Western New England University lays off 22 non-faculty staff

SPRINGFIELD — Western New England University laid off 22 non-faculty staff members earlier this month, part of an ongoing belt-tightening that prompted it to offer buyouts to non-faculty staffers in December.

University President Anthony S. Caprio wrote in a statement:

“With a focus on efficient operations and to assure our continued strong financial position, the University has modified its budget and reduced its workforce by 22 non-faculty positions. With over 500 regular full- and part-time non-faculty positions, the University remains focused on its top priority: to provide a high quality and affordable private university education to all current and future students.”

These 22 layoffs are the net result of the voluntary buyouts and non-voluntary layoffs, said Barbara A. Moffat, associate vice president for media and community relations. She didn’t say how many people took a voluntary separation agreement, but said some of the positions that opened up due to voluntary separations will be filled.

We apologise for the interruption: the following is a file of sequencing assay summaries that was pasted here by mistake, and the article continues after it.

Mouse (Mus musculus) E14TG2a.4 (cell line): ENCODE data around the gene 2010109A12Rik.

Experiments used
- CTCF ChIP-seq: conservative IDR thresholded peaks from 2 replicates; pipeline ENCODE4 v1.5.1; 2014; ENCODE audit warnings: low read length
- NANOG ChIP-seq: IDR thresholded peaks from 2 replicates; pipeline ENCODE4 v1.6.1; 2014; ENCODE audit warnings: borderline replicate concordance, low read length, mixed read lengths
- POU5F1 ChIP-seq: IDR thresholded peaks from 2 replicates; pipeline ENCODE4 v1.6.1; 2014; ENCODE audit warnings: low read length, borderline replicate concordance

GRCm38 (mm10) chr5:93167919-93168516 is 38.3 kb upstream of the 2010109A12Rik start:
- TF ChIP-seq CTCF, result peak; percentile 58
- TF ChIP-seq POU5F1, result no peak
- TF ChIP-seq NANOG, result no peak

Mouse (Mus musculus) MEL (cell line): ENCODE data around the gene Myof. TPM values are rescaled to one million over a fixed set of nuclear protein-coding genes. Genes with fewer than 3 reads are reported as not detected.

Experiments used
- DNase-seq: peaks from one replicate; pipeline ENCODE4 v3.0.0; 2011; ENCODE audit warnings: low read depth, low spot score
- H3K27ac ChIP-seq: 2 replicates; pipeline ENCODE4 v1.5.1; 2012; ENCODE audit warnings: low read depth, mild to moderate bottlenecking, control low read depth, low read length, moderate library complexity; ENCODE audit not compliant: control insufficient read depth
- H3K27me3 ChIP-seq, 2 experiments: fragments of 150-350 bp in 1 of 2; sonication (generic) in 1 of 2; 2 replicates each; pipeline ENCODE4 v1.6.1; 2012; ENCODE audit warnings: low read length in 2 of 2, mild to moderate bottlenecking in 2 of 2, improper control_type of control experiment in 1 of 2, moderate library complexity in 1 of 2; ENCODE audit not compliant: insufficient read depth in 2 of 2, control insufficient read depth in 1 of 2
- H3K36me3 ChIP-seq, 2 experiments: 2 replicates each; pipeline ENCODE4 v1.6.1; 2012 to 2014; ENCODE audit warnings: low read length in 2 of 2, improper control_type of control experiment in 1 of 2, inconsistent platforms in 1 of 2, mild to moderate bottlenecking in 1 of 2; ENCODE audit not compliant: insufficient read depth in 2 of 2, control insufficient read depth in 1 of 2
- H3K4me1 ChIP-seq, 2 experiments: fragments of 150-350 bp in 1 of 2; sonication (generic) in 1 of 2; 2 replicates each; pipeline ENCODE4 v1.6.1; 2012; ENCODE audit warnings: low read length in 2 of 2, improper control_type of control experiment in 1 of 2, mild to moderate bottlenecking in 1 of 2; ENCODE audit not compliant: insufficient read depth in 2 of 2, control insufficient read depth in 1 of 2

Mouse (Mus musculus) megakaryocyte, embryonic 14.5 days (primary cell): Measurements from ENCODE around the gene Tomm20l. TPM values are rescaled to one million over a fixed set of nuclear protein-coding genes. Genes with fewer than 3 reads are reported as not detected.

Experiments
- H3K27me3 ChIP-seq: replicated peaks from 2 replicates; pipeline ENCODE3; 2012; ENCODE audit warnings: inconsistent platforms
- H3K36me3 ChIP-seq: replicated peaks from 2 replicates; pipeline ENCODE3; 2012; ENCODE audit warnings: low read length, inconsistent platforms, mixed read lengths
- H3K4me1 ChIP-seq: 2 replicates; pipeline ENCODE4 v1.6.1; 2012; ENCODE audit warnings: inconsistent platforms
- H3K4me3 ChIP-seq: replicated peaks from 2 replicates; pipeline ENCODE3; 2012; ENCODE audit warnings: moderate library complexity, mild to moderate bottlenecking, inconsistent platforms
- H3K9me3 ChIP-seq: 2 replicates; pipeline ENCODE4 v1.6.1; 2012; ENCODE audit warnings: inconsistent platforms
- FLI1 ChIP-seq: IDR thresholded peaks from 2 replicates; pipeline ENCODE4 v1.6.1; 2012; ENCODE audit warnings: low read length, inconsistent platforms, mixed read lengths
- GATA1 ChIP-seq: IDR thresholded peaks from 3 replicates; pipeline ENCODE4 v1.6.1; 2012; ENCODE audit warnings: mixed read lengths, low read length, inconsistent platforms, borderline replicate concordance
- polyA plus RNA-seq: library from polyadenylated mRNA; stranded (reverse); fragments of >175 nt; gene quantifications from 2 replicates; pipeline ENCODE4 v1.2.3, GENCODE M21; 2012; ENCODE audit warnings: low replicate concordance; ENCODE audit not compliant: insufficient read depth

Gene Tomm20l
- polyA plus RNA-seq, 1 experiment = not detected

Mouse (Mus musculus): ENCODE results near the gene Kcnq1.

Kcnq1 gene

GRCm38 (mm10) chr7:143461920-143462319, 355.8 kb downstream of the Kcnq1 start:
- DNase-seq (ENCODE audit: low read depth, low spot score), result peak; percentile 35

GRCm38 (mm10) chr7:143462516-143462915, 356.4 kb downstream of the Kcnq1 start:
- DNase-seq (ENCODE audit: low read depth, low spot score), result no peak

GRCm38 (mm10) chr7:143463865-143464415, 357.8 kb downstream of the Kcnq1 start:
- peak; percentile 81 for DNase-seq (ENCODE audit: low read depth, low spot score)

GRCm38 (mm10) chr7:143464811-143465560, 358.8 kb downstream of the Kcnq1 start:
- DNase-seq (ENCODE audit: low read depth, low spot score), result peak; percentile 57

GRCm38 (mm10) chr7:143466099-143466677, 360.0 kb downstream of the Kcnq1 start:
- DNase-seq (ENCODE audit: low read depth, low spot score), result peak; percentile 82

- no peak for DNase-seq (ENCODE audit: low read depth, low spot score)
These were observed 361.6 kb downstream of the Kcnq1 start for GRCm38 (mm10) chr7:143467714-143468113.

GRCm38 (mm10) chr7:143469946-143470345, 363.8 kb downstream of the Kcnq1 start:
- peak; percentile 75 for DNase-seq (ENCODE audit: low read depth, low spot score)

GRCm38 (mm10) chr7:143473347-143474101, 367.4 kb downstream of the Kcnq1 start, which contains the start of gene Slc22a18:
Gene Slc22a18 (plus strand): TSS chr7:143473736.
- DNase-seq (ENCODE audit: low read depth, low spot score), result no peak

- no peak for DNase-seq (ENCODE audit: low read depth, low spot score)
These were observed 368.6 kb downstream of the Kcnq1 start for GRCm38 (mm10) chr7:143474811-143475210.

Western New England University, which until 2011 was known as Western New England College, has 220 full-time faculty and had 450 full-time staff members before the restructuring, according to its website. The university also has 140 adjunct faculty members who are typically hired by the semester.

Western New England has 3,808 students, which is down from 3,955 a year ago. The number of full-time undergrads is 2,613, up from 2,575 a year ago.

The university said it entered the current academic year with the largest full-time undergraduate enrollment in its history and interest for the coming academic year is strong.

But enrollment in programs other than traditional full-time undergraduate education is off, according to a comparison of figures provided by the college. The number of law students fell this year to 282 from 360 a year ago. The number of pharmacy students went from 300 to 272. The number of part-time undergrads fell from 155 to 123. The number of graduate students and adult learners fell from 565 to 518.

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